by Jerome du Bois
Last night Barack Obama supporters once again disrupted Milt Rosenberg's radio show, just as they had done a few weeks ago with Rosenberg's guest Stanley Kurtz. (I wrote about that here.) This time their target was David Freddoso, author of The Case Against Barack Obama. And once again, the campaign used the same tactics and even some of the same language to mobilize those supporters.
As quoted by the Campaign Spot on National Review Online:
. . . WGN apparently thinks this card-carrying member of the right-wing smear machine needs a bigger platform for his lies and smears about Barack Obama — on the public airwaves. . . .
Tell WGN that by providing Freddoso with airtime, they are legitimizing baseless attacks from a smear merchant and lowering the standards of political discourse.
The names change, but the plug-in phrases remain the same --and boringly repetitious, too. Three "smears" in two sentences.
And once again, it worked. From a post by Ed Lasky at The American Thinker:
I listened last night. One of the callers who identified herself as a college journalism (!) student criticized Freddoso. All she did was read off the alert the Obama campaign sent out to its list members. She only admitted this fact when Rosenberg asked her if she was doing so. In other words . . . she was just following orders.
I don't know this woman, obviously, but she sounds familiar. I'm not surprised she is a college student. We've been dealing with the same one-dimensionality for five years, mostly from other products of our debased educational establishments. They do not think for themselves; they've allowed themselves to be dissuaded from self-reflection. Their have shrunken their minds from capacious rooms to paper-thin planes. Like Skinner-trained pidgeons, they react to stimuli, and then they're done.
For example, in late April a Seattle art critic saw that our blog links to "the colored football site," and concluded that we are consumed by hatred. That was all she needed.
She also mentioned our "right-wing tirades." More misguided shorthand. I'm neither right nor left. I'm for freedom and individual rights. I'm for the self-reflective person, the examined life. I'm for this country, the foremost exemplar of those ideas.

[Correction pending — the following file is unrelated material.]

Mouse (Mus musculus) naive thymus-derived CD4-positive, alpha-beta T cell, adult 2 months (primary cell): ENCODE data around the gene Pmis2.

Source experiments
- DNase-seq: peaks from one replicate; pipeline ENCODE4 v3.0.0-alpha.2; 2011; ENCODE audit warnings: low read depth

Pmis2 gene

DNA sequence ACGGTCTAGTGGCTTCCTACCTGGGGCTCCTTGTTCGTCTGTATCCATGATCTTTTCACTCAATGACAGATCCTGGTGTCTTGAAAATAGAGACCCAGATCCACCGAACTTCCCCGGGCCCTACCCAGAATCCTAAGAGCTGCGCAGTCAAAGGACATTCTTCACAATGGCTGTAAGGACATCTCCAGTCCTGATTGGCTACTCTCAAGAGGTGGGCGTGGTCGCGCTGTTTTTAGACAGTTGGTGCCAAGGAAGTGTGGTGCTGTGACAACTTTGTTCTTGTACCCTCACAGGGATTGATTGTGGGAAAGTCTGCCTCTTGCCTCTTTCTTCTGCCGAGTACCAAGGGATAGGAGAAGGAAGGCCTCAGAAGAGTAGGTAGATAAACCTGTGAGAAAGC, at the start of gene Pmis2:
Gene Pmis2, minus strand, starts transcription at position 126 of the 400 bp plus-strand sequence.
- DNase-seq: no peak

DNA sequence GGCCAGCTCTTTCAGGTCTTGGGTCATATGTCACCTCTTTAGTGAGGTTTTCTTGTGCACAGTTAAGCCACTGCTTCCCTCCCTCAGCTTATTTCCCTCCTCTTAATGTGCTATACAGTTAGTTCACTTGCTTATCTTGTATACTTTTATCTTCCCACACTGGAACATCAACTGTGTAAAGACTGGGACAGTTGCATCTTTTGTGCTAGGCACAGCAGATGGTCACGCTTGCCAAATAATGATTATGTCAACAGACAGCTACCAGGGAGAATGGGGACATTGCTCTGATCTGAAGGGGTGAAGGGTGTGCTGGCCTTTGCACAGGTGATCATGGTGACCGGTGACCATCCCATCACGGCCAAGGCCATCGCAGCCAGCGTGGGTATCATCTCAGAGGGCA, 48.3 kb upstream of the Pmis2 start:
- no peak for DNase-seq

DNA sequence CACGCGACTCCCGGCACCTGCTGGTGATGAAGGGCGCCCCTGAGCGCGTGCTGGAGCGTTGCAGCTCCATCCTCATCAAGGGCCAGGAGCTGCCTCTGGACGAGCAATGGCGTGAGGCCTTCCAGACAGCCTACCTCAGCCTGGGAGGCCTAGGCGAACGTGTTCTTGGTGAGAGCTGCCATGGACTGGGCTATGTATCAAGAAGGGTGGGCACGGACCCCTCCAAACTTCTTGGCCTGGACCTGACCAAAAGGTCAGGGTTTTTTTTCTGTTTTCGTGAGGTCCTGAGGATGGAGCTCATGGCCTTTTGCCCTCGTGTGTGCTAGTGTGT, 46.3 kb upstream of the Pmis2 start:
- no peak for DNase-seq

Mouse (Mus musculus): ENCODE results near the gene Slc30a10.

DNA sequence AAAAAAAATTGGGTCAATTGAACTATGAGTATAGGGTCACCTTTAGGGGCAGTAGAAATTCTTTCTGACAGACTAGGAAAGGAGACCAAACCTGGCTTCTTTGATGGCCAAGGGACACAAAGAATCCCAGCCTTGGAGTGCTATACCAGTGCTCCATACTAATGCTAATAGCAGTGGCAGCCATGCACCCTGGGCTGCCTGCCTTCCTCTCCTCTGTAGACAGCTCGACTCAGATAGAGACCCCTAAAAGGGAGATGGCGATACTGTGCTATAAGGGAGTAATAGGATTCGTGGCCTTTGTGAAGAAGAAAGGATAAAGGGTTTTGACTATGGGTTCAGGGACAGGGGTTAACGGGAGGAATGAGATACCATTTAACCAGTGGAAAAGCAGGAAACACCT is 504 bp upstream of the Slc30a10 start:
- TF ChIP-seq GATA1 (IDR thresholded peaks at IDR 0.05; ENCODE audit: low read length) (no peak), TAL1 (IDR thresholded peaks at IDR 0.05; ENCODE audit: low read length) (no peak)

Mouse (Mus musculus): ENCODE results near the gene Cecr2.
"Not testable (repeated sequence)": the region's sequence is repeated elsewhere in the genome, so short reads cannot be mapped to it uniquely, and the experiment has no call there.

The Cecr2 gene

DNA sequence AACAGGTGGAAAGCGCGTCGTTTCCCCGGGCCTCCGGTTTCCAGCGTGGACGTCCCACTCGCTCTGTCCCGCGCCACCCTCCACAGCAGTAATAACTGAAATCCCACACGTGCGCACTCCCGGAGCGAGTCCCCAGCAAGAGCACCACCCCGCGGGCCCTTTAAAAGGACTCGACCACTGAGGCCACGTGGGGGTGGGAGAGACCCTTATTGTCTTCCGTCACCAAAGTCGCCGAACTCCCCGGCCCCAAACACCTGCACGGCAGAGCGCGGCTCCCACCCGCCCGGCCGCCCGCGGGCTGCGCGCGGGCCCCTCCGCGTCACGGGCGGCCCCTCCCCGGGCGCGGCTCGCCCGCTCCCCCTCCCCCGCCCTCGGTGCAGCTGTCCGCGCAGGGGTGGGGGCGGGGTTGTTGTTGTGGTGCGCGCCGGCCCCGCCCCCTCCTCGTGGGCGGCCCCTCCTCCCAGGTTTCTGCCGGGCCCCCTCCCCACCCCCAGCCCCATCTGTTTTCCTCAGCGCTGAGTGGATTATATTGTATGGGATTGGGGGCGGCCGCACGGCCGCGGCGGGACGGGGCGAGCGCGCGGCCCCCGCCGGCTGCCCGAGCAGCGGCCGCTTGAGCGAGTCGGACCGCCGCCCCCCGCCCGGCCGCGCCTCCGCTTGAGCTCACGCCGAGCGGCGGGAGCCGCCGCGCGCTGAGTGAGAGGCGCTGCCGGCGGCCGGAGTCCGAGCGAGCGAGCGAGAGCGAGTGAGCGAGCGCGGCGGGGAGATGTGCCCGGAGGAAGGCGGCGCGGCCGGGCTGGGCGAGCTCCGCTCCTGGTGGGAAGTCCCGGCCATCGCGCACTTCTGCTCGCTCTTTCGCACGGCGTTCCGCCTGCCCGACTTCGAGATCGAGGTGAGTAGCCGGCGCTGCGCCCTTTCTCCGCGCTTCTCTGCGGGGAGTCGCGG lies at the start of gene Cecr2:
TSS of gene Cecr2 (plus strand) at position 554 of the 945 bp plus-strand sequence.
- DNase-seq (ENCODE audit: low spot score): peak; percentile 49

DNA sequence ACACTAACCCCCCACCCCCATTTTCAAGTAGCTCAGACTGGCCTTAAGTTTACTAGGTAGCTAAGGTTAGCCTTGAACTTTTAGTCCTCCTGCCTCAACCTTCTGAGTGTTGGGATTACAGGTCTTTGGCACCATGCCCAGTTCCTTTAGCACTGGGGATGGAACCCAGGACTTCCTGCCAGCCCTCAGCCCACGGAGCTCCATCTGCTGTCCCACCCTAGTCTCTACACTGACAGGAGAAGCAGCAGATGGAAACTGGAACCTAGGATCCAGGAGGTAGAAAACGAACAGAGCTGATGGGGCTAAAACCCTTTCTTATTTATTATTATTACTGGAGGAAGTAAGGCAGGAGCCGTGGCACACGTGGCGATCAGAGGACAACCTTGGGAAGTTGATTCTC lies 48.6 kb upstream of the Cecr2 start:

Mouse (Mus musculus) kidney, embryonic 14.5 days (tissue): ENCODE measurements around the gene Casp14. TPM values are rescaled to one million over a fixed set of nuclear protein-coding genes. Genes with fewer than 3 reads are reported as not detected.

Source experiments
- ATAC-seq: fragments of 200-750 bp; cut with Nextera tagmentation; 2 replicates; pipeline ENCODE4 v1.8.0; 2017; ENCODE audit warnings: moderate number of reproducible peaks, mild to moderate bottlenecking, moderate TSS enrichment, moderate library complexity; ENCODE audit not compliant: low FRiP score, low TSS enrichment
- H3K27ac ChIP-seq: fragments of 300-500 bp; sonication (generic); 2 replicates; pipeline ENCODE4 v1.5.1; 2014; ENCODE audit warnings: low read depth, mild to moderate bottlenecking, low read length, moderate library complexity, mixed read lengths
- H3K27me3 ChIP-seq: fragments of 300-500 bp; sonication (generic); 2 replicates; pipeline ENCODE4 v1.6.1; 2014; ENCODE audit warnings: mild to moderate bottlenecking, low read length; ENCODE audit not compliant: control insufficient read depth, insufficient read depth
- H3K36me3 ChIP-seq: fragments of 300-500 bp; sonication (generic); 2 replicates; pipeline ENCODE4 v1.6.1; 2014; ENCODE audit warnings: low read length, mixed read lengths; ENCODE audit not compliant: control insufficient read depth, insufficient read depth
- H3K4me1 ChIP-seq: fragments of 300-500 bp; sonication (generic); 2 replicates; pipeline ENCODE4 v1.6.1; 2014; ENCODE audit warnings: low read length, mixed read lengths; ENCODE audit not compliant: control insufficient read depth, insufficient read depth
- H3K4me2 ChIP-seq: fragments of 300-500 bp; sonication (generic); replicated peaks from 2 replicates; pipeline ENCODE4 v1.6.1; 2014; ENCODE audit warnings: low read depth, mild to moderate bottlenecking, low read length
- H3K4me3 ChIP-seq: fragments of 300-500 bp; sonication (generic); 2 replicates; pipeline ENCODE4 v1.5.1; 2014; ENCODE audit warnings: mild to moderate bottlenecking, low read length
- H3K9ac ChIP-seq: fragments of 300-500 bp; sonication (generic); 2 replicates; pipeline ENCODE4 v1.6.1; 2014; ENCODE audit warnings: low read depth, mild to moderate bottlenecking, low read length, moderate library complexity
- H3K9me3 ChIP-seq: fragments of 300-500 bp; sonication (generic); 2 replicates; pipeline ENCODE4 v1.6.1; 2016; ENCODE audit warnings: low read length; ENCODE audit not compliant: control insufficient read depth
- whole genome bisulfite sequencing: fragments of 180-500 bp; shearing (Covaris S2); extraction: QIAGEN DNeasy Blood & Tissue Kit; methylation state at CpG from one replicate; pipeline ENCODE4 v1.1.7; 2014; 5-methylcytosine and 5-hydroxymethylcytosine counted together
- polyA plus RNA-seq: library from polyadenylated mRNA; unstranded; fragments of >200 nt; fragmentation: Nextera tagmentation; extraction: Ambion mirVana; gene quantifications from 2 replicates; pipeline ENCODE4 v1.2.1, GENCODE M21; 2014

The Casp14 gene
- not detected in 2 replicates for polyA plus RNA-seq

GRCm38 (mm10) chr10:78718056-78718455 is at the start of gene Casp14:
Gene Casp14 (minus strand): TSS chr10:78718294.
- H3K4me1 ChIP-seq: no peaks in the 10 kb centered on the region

The right wing, like the left wing, too easily extends into caricature, and then we end up with narcissistic blowhards like Sean Hannity and Bill O'Reilly. Neither of these two men is interested in getting to the heart of any matter. All they want is material for the next show. For example, in his recent interview with Barack Obama, O'Reilly could have enlightened his viewers about Obama's relationship with Bill Ayers with three simple questions:
When did you first meet William Ayers?
Who introduced you two?
What was the purpose of the meeting?
Then we'd be farther down the road to truth. But neither Hannity nor O'Reilly (nor Alan Colmes) will risk that, because if they did they would burn their access to further interviews.
Way back at the beginning of our blogging, one of our first emails came from Scott Sanders, of the now-defunct Paper Heart Gallery on Grand Avenue. He didn't want to address the subject of our posting, which was the shallowness of the thinking of local artists, as reflected in their public statements. Instead, he asked if there was a photograph of me out there on the internet. That's all. Why? I have no idea, but I'll guess it was so he could do to me what Jill Greenberg just did to John McCain.
Most of our correspondents emerge from the same frame. They either redefine the subject into something familiar to them, and then go on in that irrelevant vein; or they skip that part and just smear us. They're not interested in elevating, or even pursuing, the cultural discourse; they just want it to stop. They want us all to get lowbrow, lowrider, and lowdown.
No way.Posted by Jerome at September 16, 2008 04:45 PM | TrackBack